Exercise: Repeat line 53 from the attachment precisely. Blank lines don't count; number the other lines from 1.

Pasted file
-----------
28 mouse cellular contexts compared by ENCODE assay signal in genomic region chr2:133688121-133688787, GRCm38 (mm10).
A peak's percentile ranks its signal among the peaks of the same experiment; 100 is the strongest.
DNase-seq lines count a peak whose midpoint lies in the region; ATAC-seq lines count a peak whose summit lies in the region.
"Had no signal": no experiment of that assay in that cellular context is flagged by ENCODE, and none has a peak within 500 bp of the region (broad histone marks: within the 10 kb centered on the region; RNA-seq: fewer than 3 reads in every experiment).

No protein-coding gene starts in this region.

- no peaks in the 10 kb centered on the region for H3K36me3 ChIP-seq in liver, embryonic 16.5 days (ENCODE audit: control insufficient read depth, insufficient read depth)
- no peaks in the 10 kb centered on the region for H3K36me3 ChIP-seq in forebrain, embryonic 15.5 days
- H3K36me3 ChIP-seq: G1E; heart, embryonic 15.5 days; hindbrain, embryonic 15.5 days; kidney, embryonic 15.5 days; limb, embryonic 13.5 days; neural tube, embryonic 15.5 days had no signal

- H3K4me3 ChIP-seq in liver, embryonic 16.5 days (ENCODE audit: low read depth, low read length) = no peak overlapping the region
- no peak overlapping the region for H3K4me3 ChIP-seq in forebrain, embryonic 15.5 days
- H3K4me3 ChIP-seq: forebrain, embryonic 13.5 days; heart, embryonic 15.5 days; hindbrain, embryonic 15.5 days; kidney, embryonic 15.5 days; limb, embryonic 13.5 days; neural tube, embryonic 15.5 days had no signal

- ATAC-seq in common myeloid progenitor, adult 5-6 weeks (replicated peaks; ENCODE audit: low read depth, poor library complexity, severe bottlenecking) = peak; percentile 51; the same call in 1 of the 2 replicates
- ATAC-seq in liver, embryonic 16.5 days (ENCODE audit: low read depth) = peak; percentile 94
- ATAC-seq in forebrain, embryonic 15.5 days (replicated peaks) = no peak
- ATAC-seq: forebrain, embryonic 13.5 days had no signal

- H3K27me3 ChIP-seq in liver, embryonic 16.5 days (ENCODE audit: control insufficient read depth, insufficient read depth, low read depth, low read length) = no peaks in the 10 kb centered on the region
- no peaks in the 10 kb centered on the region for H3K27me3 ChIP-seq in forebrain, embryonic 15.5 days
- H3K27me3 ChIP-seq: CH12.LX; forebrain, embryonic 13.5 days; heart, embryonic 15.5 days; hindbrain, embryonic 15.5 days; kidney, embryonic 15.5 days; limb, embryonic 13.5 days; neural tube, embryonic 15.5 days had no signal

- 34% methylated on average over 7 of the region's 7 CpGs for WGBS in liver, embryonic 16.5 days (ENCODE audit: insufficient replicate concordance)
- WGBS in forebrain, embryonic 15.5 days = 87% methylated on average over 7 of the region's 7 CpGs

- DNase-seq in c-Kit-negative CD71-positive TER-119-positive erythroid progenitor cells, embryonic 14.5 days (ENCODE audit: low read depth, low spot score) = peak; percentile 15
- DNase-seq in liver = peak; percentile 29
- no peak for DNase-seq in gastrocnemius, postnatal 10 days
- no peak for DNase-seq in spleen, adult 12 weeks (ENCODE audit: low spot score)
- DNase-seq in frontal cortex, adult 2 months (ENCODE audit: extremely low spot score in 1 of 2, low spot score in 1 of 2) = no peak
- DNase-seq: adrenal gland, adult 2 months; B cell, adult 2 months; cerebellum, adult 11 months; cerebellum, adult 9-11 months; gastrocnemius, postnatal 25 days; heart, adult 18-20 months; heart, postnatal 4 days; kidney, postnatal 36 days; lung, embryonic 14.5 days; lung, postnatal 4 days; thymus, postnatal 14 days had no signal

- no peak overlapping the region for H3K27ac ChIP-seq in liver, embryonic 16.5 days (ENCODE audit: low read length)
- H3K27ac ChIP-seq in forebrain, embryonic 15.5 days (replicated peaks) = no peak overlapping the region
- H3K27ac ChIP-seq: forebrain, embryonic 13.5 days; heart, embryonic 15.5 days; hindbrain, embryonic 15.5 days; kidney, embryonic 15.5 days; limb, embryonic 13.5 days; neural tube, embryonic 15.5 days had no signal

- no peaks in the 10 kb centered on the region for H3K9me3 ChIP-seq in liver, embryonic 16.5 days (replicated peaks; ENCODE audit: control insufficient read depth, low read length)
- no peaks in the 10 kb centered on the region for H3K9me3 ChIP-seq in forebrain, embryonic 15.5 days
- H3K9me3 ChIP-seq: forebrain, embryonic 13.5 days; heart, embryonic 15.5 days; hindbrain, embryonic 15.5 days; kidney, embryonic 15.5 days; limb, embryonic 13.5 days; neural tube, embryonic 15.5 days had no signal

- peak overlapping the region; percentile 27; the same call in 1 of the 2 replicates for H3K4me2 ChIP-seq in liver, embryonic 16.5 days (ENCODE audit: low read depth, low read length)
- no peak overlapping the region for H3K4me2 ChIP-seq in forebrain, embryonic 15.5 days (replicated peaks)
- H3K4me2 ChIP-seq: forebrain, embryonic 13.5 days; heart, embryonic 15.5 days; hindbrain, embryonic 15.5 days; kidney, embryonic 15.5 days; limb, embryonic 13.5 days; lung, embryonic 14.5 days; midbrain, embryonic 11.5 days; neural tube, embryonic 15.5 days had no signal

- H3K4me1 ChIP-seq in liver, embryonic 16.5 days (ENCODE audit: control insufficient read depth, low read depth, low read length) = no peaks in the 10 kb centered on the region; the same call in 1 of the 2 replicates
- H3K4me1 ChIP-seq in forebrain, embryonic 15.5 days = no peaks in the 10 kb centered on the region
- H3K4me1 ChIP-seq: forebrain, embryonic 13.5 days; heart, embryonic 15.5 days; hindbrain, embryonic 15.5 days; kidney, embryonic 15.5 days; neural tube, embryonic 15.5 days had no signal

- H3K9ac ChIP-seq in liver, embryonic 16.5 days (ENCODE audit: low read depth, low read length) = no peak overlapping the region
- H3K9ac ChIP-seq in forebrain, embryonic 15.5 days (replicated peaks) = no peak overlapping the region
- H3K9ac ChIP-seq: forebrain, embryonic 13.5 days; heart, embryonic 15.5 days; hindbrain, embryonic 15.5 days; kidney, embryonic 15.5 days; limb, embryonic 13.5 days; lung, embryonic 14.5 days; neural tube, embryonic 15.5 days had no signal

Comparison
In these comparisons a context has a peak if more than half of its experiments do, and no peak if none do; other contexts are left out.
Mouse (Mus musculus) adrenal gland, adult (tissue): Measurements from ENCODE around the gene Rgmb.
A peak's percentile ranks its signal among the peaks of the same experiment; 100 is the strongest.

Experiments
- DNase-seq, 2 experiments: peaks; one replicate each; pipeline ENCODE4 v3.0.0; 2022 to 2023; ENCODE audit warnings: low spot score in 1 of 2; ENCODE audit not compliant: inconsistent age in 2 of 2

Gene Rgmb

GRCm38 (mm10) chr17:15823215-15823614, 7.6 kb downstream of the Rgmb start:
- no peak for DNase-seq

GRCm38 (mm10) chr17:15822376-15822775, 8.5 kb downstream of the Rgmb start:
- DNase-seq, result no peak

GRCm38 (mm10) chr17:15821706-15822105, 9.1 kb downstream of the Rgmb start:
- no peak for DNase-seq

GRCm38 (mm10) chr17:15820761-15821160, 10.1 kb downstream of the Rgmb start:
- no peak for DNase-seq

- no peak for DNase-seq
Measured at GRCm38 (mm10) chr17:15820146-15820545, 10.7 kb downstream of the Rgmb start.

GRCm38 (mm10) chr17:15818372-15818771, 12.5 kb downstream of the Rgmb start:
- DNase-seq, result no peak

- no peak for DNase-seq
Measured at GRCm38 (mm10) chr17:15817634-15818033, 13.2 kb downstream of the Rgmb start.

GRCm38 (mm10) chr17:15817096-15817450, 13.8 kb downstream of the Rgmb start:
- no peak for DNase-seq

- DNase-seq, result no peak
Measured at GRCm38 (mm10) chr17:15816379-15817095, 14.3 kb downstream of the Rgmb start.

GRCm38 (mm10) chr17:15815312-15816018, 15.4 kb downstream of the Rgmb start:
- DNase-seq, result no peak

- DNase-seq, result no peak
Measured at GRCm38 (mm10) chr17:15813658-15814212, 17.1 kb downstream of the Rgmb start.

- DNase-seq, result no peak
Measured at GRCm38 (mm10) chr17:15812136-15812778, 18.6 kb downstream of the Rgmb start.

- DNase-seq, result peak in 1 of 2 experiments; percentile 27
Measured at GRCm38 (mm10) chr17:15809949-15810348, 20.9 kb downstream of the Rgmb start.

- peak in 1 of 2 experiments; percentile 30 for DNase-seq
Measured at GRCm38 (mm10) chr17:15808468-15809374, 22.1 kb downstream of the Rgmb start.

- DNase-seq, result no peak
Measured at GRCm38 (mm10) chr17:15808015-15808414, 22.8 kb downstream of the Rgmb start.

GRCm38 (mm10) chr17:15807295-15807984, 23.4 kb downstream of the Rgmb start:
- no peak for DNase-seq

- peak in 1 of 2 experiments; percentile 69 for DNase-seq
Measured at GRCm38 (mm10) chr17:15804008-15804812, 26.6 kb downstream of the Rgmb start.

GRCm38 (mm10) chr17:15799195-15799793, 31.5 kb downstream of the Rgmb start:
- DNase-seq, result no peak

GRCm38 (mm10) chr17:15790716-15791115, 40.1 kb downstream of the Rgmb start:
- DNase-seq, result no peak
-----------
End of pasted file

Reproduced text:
GRCm38 (mm10) chr17:15821706-15822105, 9.1 kb downstream of the Rgmb start: